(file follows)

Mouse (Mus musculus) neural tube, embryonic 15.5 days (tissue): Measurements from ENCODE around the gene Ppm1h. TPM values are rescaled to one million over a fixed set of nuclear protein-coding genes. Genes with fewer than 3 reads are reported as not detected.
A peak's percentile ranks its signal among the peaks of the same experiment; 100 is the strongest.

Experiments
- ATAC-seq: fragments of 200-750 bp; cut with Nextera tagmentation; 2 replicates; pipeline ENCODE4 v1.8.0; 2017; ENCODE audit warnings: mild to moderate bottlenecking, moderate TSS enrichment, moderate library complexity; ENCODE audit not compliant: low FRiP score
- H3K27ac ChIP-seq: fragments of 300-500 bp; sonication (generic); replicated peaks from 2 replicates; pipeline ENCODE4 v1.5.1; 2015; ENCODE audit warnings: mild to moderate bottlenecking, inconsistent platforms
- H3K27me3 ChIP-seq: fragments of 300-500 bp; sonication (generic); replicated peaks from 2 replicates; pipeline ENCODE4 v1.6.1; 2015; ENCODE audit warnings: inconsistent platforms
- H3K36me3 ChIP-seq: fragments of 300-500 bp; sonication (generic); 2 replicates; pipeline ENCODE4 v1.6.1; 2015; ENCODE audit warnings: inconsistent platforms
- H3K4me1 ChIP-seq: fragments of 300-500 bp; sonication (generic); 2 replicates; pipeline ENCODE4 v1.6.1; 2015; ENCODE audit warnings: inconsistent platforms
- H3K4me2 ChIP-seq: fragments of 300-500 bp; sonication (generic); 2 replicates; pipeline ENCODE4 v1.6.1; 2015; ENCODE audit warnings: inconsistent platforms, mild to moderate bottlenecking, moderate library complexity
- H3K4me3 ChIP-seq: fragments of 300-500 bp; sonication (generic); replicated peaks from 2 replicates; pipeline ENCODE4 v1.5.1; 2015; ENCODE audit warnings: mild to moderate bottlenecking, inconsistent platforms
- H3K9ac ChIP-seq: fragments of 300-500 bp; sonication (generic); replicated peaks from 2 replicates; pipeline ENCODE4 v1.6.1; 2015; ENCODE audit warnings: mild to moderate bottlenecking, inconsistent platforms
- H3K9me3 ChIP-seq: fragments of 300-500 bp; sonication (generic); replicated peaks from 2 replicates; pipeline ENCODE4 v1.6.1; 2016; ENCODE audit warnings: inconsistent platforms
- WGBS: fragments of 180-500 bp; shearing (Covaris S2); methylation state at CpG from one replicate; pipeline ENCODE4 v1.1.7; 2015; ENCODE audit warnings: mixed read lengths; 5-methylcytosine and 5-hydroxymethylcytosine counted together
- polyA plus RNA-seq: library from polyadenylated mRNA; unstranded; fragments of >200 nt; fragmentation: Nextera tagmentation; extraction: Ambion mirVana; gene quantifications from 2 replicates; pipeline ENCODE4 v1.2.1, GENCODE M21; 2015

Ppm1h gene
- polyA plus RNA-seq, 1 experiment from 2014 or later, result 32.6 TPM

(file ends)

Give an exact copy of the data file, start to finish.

Mouse (Mus musculus) neural tube, embryonic 15.5 days (tissue): Measurements from ENCODE around the gene Ppm1h. TPM values are rescaled to one million over a fixed set of nuclear protein-coding genes. Genes with fewer than 3 reads are reported as not detected.
A peak's percentile ranks its signal among the peaks of the same experiment; 100 is the strongest.

Experiments
- ATAC-seq: fragments of 200-750 bp; cut with Nextera tagmentation; 2 replicates; pipeline ENCODE4 v1.8.0; 2017; ENCODE audit warnings: mild to moderate bottlenecking, moderate TSS enrichment, moderate library complexity; ENCODE audit not compliant: low FRiP score
- H3K27ac ChIP-seq: fragments of 300-500 bp; sonication (generic); replicated peaks from 2 replicates; pipeline ENCODE4 v1.5.1; 2015; ENCODE audit warnings: mild to moderate bottlenecking, inconsistent platforms
- H3K27me3 ChIP-seq: fragments of 300-500 bp; sonication (generic); replicated peaks from 2 replicates; pipeline ENCODE4 v1.6.1; 2015; ENCODE audit warnings: inconsistent platforms
- H3K36me3 ChIP-seq: fragments of 300-500 bp; sonication (generic); 2 replicates; pipeline ENCODE4 v1.6.1; 2015; ENCODE audit warnings: inconsistent platforms
- H3K4me1 ChIP-seq: fragments of 300-500 bp; sonication (generic); 2 replicates; pipeline ENCODE4 v1.6.1; 2015; ENCODE audit warnings: inconsistent platforms
- H3K4me2 ChIP-seq: fragments of 300-500 bp; sonication (generic); 2 replicates; pipeline ENCODE4 v1.6.1; 2015; ENCODE audit warnings: inconsistent platforms, mild to moderate bottlenecking, moderate library complexity
- H3K4me3 ChIP-seq: fragments of 300-500 bp; sonication (generic); replicated peaks from 2 replicates; pipeline ENCODE4 v1.5.1; 2015; ENCODE audit warnings: mild to moderate bottlenecking, inconsistent platforms
- H3K9ac ChIP-seq: fragments of 300-500 bp; sonication (generic); replicated peaks from 2 replicates; pipeline ENCODE4 v1.6.1; 2015; ENCODE audit warnings: mild to moderate bottlenecking, inconsistent platforms
- H3K9me3 ChIP-seq: fragments of 300-500 bp; sonication (generic); replicated peaks from 2 replicates; pipeline ENCODE4 v1.6.1; 2016; ENCODE audit warnings: inconsistent platforms
- WGBS: fragments of 180-500 bp; shearing (Covaris S2); methylation state at CpG from one replicate; pipeline ENCODE4 v1.1.7; 2015; ENCODE audit warnings: mixed read lengths; 5-methylcytosine and 5-hydroxymethylcytosine counted together
- polyA plus RNA-seq: library from polyadenylated mRNA; unstranded; fragments of >200 nt; fragmentation: Nextera tagmentation; extraction: Ambion mirVana; gene quantifications from 2 replicates; pipeline ENCODE4 v1.2.1, GENCODE M21; 2015

Ppm1h gene
- polyA plus RNA-seq, 1 experiment from 2014 or later, result 32.6 TPM